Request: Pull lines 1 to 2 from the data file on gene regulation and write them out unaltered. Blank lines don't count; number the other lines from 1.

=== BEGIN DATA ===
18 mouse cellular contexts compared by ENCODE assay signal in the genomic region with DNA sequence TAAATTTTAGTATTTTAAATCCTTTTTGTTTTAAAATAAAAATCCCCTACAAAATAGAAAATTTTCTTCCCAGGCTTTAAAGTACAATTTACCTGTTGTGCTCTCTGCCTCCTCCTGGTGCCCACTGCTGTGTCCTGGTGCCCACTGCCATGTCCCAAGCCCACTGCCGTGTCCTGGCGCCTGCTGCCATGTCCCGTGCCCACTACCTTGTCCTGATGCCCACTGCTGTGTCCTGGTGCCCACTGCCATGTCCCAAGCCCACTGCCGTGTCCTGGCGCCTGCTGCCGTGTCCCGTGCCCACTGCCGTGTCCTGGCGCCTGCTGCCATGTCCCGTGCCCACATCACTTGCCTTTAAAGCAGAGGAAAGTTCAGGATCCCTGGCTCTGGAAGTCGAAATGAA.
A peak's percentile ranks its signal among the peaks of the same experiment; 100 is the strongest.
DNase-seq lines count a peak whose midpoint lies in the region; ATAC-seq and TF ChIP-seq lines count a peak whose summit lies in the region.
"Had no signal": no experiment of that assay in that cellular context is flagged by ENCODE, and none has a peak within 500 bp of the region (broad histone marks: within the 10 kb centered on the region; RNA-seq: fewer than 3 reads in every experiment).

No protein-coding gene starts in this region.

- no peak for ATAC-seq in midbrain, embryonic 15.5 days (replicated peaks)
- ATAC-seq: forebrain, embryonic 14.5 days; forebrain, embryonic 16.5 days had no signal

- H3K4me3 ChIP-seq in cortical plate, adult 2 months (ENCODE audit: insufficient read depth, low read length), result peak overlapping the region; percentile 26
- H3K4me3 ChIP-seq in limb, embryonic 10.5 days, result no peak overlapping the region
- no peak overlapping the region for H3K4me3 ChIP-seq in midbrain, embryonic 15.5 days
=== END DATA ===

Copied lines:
18 mouse cellular contexts compared by ENCODE assay signal in the genomic region with DNA sequence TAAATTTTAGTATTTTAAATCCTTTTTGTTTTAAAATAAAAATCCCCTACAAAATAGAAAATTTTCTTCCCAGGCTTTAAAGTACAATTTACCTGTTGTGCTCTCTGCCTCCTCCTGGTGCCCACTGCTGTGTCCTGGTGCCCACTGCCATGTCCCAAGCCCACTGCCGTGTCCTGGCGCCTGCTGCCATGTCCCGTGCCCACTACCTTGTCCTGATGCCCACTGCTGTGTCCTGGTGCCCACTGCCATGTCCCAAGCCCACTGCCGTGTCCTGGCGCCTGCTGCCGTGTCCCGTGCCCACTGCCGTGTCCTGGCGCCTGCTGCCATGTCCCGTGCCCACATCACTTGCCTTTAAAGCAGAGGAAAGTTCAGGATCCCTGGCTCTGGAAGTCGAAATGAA.
A peak's percentile ranks its signal among the peaks of the same experiment; 100 is the strongest.